OVS/linuxbridge driver (bagpipe)¶
The BaGPipe driver for the BGPVPN service plugin is designed to work jointly with the openvswitch and linuxbridge ML2 mechanism drivers.
It relies on the use of the bagpipe-bgp BGP VPN implementation on compute nodes and the MPLS implementation in OpenVSwitch and or linuxbridge.
The bagpipe driver for the BGPVPN service plugin interacts with the Neutron agent on each compute node, which is extended to support new RPCs to trigger the local configuration on compute nodes of BGP VPN instances and of their MPLS dataplane.
Example with the OpenVSwitch mechanism driver and agent:
On DHCP ports, Router interface ports, external network ports, etc.¶
No connectivity will be setup with BGP VPNs for DHCP ports or Router interface ports, or other network specific ports. This improves the load on network nodes by avoiding them to import/export a significant amount of routes, without limiting BGP VPN deployment scenarios because no useful traffic would be exchanged between a router or DHCP interface of a network associated to a BGP VPN.
Similarly, the driver will not bind a port on an external network. This behavior will be revisited once a use case is well identified.
For Queens release, the mechanism used by this driver for RPCs was changed.
The v1 driver
is backwards compatible with pre-Queens neutron agents and can be used during
a rolling upgrade, e.g. from Pike to Queens.
The v2 driver
does not produce the old RPCs anymore and can be used:
on a greenfield deployment
after an upgrade
during a non-rolling upgrade (some BGPVPN operations would be disrupted during the time where pre-Queens agent still run)
Future developments may happen only on the v2 driver and the v1 driver will be ultimately abandoned.
How to use ?¶
The steps to take to use this driver are generally:
install the networking-bagpipe package on both control nodes and compute nodes
on control node, configure neutron to use bagpipe driver
on compute nodes, configure the neutron agent to use bagpipe_bgpvpn extension and configure bagpipe-bgp
Of course, the typical way is to have all this taken care of by an automated Openstack installer.
follow the instruction in README.rst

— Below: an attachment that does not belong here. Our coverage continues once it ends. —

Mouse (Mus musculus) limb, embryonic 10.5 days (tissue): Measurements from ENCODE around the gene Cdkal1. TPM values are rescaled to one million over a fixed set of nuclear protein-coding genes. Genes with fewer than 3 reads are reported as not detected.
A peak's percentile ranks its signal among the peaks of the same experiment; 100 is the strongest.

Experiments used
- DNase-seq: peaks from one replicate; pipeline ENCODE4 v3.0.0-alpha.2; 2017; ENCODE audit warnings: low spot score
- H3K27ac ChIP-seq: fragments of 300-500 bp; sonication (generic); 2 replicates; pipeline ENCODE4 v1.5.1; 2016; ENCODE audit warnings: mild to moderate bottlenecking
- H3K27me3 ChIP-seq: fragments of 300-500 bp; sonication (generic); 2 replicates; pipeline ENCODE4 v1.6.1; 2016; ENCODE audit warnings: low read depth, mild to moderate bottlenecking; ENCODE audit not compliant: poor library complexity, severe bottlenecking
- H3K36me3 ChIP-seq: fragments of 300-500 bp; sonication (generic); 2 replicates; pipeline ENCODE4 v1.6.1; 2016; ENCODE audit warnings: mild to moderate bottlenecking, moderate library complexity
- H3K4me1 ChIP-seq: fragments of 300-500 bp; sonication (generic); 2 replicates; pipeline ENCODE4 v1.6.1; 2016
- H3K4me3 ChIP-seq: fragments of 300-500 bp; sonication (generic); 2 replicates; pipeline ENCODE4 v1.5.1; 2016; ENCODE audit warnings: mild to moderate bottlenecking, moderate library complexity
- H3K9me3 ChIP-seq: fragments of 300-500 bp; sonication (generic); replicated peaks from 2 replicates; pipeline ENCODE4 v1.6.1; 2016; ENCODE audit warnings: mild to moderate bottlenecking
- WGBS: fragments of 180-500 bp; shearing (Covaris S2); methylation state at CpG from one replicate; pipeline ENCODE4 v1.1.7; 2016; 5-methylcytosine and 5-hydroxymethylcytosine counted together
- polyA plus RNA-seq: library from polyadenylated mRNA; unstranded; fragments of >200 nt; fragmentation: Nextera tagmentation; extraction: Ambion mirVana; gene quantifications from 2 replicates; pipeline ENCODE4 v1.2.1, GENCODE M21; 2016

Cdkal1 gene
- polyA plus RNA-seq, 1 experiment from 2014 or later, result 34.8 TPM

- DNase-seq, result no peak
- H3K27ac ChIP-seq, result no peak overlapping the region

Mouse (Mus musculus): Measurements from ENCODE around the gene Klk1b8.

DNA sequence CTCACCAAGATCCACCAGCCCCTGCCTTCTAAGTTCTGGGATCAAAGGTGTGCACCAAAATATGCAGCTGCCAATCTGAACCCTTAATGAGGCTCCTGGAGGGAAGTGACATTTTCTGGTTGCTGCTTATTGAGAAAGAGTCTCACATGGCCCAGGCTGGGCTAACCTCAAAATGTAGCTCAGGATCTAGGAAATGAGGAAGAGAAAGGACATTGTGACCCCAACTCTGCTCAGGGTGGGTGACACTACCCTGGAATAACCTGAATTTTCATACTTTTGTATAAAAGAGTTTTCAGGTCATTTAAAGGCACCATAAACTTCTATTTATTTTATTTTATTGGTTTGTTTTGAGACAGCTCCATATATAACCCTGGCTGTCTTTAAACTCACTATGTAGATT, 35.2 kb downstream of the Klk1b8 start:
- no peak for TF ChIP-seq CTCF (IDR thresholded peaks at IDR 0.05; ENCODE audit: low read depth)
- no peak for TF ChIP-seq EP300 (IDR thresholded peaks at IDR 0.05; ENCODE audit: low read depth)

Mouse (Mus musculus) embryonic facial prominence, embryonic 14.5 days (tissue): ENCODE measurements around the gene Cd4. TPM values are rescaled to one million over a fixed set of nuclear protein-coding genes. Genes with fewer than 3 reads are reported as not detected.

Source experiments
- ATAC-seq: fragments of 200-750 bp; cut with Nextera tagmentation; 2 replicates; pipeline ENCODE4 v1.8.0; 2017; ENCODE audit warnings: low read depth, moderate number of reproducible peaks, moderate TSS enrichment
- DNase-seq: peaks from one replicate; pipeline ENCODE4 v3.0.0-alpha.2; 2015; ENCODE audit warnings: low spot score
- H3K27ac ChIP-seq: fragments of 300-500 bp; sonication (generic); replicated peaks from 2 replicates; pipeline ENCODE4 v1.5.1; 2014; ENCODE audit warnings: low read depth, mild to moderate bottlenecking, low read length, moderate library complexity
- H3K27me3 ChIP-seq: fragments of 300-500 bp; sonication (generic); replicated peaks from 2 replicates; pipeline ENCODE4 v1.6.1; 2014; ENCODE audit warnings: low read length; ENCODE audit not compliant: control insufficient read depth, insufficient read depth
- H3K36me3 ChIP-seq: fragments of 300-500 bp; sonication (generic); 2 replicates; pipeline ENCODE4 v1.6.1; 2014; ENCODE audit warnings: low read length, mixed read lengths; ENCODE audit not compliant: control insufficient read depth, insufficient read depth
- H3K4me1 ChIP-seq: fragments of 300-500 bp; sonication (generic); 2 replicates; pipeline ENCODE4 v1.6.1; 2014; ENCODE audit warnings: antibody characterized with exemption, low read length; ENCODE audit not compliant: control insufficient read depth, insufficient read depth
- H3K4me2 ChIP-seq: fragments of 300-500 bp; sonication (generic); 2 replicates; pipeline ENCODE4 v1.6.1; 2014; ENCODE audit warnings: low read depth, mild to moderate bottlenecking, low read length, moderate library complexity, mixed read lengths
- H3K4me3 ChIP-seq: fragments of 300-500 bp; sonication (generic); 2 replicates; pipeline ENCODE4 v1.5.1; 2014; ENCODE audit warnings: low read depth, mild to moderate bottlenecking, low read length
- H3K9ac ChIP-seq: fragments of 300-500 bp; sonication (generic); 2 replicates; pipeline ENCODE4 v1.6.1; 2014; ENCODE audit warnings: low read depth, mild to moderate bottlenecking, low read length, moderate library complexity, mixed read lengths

add the following to enable the BaGPipe driver for the BGPVPN service plugin:
enable networking-bagpipe, which contains code for agent extensions:
enable_plugin networking-bagpipe https://opendev.org/openstack/networking-bagpipe.git # enable_plugin networking-bagpipe https://opendev.org/openstack/networking-bagpipe.git stable/pike # enable_plugin networking-bagpipe https://opendev.org/openstack/networking-bagpipe.git stable/queens
on a control node, if you want to run the Fake Route-Reflector there (relevant only for a multinode setup):
on compute nodes:
the compute node Neutron agent is the Neutron openvswitch or linuxbridge agent, with the
install networking-bagpipe (the code to interact with
bagpipe-bgpcomes from there):
enable_plugin networking-bagpipe https://opendev.org/openstack/networking-bagpipe.git # enable_plugin networking-bagpipe https://opendev.org/openstack/networking-bagpipe.git stable/queens # enable_plugin networking-bagpipe https://opendev.org/openstack/networking-bagpipe.git stable/pike
bagpipe_bgpvpnagent extension is automatically added to the agent configuration by the devstack plugin
bagpipe-bgp will be installed automatically (part of networking-bagpipe since Pike, or as a submodule before)
you need to enable and configure bagpipe-bgp, typically with a peering to a BGP Route-Reflector or BGP router(s):
enable_service b-bgp BAGPIPE_DATAPLANE_DRIVER_IPVPN=ovs BAGPIPE_DATAPLANE_DRIVER_EVPN=ovs # IP of your route-reflector or BGP router, or fakeRR # BAGPIPE_BGP_PEERS defaults to $SERVICE_HOST, which will point to the controller in a # multi-node devstack setup #BAGPIPE_BGP_PEERS=22.214.171.124,126.96.36.199